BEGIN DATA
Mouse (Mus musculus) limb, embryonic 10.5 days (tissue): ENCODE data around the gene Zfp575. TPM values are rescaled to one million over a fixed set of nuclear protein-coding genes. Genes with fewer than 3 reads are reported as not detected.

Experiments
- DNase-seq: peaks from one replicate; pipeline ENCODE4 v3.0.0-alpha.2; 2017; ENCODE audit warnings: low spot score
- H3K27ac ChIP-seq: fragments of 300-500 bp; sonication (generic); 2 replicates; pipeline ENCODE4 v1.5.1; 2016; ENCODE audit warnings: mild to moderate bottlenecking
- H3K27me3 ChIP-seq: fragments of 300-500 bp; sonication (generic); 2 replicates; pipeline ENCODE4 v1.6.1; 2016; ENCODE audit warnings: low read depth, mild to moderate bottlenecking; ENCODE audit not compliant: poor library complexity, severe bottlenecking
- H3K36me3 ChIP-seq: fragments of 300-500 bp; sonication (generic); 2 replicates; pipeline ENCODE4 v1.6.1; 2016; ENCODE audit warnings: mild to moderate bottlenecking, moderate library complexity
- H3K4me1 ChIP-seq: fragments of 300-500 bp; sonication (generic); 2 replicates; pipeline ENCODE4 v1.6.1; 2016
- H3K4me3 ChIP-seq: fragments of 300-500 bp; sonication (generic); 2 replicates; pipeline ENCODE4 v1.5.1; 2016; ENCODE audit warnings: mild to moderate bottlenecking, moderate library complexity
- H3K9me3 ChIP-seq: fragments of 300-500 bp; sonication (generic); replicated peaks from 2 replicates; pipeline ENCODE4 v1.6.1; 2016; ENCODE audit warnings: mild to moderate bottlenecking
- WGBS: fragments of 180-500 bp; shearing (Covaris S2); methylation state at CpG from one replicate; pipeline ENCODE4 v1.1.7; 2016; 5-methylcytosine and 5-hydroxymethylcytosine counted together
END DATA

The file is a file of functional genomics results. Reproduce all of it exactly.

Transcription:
Mouse (Mus musculus) limb, embryonic 10.5 days (tissue): ENCODE data around the gene Zfp575. TPM values are rescaled to one million over a fixed set of nuclear protein-coding genes. Genes with fewer than 3 reads are reported as not detected.

Experiments
- DNase-seq: peaks from one replicate; pipeline ENCODE4 v3.0.0-alpha.2; 2017; ENCODE audit warnings: low spot score
- H3K27ac ChIP-seq: fragments of 300-500 bp; sonication (generic); 2 replicates; pipeline ENCODE4 v1.5.1; 2016; ENCODE audit warnings: mild to moderate bottlenecking
- H3K27me3 ChIP-seq: fragments of 300-500 bp; sonication (generic); 2 replicates; pipeline ENCODE4 v1.6.1; 2016; ENCODE audit warnings: low read depth, mild to moderate bottlenecking; ENCODE audit not compliant: poor library complexity, severe bottlenecking
- H3K36me3 ChIP-seq: fragments of 300-500 bp; sonication (generic); 2 replicates; pipeline ENCODE4 v1.6.1; 2016; ENCODE audit warnings: mild to moderate bottlenecking, moderate library complexity
- H3K4me1 ChIP-seq: fragments of 300-500 bp; sonication (generic); 2 replicates; pipeline ENCODE4 v1.6.1; 2016
- H3K4me3 ChIP-seq: fragments of 300-500 bp; sonication (generic); 2 replicates; pipeline ENCODE4 v1.5.1; 2016; ENCODE audit warnings: mild to moderate bottlenecking, moderate library complexity
- H3K9me3 ChIP-seq: fragments of 300-500 bp; sonication (generic); replicated peaks from 2 replicates; pipeline ENCODE4 v1.6.1; 2016; ENCODE audit warnings: mild to moderate bottlenecking
- WGBS: fragments of 180-500 bp; shearing (Covaris S2); methylation state at CpG from one replicate; pipeline ENCODE4 v1.1.7; 2016; 5-methylcytosine and 5-hydroxymethylcytosine counted together